The National Law Review Describes The Complex Minerals In Talc
Understanding talc mining can make it easier for juries to understand expert scientific witness testimony
Thursday, August 6, 2020 - The National Law Review has published a paper regarding the science behind mining talc, the main ingredient in Johnson's Baby Powder and hundreds of brands of women's cosmetics that allegedly cause ovarian cancer. The Review focused on the many different innate, organic minerals that comprise what we assume is pure talc. Johnson and Johnson's assertion that their talc is pure may not be exactly true. That's not to say every squirt from a bottle of Johnson's Baby Powder contains asbestos, however, one could not rule that out. Experts agree that it is impossible to remove asbestos from talc once it is contaminated and also that there is no amount of talc is safe. To say that the FDA found only "microscopically small trace amounts" of asbestos is misleading. As electron microscope scientist Dr. William Longo has stated before numerous juries, "either asbestos is there or it isn't."One application of Johnson's Baby Powder while diapering a baby may have none and the next could be deadly.
The National Law Review describes the complexities of mining talc and separating the deposit into what is used for industrial applications and what is sold as pure talc. "Talc and the asbestos minerals are both silicates. Therefore, naturally occurring talc deposits are typically found in the areas of other silica mineral deposits (e.g., tremolite, anthophyllite, and chrysotile)." Platty talc is identified and separated from fibrous talc. "Platy talc ore milled for cosmetic or pharmaceutical purposes is thoroughly screened and refined into a near pure talc powder. Fibrous talc is milled to make industrial talc products," according to NLR. Talcum powder cancer lawyers are helping families and individuals harmed from Johnson and Johnson's talcum baby powder and Shower to Shower due to asbestos contaminants in the powder causing cancer and offer a free consultation.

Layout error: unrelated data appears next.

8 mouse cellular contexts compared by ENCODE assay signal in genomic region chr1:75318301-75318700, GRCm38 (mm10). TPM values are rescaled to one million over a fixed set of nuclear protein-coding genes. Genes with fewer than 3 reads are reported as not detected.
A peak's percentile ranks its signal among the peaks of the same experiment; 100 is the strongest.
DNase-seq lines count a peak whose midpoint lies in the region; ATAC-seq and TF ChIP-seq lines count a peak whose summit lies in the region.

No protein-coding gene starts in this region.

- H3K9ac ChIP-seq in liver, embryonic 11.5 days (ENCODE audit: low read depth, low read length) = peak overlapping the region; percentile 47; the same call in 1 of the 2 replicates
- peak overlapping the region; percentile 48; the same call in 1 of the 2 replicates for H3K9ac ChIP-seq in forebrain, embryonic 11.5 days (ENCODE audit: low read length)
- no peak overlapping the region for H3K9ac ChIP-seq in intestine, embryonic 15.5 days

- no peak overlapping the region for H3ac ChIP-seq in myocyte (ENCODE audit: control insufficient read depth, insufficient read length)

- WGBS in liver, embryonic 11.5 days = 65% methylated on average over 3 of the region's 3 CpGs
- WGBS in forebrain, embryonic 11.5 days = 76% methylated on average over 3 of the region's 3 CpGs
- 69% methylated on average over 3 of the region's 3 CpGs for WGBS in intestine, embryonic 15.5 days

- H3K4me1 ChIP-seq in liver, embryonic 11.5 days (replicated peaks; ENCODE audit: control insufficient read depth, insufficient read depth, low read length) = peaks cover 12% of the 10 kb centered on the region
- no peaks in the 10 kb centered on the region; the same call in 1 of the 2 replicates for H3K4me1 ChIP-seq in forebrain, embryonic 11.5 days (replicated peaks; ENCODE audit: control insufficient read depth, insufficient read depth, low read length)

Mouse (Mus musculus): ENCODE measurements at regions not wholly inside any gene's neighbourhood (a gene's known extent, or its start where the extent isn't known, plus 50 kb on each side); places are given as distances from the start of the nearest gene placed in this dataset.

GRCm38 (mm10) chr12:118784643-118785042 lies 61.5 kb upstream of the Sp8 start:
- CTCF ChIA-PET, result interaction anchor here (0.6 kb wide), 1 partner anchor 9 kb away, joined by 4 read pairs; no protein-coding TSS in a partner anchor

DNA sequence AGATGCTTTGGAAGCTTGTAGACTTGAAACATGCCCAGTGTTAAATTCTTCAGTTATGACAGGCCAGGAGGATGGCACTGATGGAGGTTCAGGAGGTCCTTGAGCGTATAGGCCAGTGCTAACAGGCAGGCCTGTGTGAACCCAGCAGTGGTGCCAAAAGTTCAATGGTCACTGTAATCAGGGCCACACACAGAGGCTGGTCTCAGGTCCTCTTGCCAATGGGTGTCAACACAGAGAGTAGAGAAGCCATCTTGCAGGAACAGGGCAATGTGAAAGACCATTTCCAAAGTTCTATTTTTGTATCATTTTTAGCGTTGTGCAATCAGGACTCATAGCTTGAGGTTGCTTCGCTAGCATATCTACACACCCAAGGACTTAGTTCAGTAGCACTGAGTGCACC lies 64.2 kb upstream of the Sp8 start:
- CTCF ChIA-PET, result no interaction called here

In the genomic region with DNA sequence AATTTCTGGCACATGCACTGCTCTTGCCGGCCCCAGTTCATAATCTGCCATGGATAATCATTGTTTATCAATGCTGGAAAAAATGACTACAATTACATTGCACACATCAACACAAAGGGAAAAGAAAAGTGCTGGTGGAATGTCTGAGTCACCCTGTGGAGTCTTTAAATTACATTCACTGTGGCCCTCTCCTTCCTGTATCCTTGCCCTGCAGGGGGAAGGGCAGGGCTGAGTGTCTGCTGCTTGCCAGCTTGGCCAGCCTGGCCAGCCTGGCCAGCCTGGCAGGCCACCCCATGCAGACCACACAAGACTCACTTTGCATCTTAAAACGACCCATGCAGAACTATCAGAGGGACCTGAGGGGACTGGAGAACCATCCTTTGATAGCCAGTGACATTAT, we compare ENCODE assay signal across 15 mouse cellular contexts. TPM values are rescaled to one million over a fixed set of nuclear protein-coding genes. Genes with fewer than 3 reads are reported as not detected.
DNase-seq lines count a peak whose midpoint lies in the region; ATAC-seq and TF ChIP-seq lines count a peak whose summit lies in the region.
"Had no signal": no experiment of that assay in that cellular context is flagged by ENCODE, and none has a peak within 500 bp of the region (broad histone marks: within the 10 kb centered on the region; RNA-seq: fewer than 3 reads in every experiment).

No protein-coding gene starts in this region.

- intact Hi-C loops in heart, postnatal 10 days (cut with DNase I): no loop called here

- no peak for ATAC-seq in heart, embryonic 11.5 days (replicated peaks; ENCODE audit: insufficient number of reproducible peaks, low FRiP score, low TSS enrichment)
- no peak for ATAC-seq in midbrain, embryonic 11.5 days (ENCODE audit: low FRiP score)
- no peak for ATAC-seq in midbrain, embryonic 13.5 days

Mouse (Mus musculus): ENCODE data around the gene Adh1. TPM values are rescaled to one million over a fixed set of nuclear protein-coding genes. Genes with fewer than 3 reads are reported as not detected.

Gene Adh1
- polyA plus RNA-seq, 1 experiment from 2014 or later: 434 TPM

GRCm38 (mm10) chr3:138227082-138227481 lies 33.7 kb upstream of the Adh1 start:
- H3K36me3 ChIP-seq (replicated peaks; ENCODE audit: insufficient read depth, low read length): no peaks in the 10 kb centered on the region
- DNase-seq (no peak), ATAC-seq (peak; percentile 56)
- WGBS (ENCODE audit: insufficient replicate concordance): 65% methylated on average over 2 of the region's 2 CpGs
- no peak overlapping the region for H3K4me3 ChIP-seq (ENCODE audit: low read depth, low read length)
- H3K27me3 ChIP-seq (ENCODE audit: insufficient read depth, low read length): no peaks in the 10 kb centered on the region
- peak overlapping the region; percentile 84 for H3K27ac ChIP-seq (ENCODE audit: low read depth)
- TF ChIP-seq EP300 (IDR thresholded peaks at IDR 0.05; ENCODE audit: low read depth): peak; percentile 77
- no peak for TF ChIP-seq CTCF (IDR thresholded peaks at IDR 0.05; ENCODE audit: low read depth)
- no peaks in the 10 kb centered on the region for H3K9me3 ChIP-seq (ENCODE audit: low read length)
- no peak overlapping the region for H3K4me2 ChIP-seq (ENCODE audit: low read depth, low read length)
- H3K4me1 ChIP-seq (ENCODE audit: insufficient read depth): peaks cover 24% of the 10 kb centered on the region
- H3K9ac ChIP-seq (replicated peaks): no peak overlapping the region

Asbestos is a known carcinogen. Talc asbestos contamination is the central issue in upcoming Johnson's Baby Powder talcum powder cancer trials. Uncovering the facts about talc mining operations is difficult since talc miners like Imerys Inc., the sole talc supplier for Johnson's Baby Powder, filed for bankruptcy a few years back and is not answering questions.
Retailers like Walmart, CVS, and Rite Aid, as well as talc manufacturers Johnson & Johnson, Clubman, and most name-brand cosmetics, have pointed the finger at talc supplier's for their representation as to the purity of the product. This may have been to deflect responsibility from themselves for manufacturing or retailing an allegedly cancer-causing product. High-level executives for Clubman have testified under oath that it never occurred to them to test talc for asbestos.
The cosmetics industry is self-regulating and adopted standard tests to ensure that talc is free of asbestos. The US Food and Drug Administration has looked the other way regarding the question of talc contamination. Now that billions of dollars in jury awards have been publicized, with billions of dollars more on the horizon, the actual composition of talc used in the product has come under scrutiny. The FDA found particles of asbestos in the talc is sampled last year. Johnson & Johnson recalled 33,000 bottles of Johnson's Baby Powder "out of an abundance of caution," according to the company.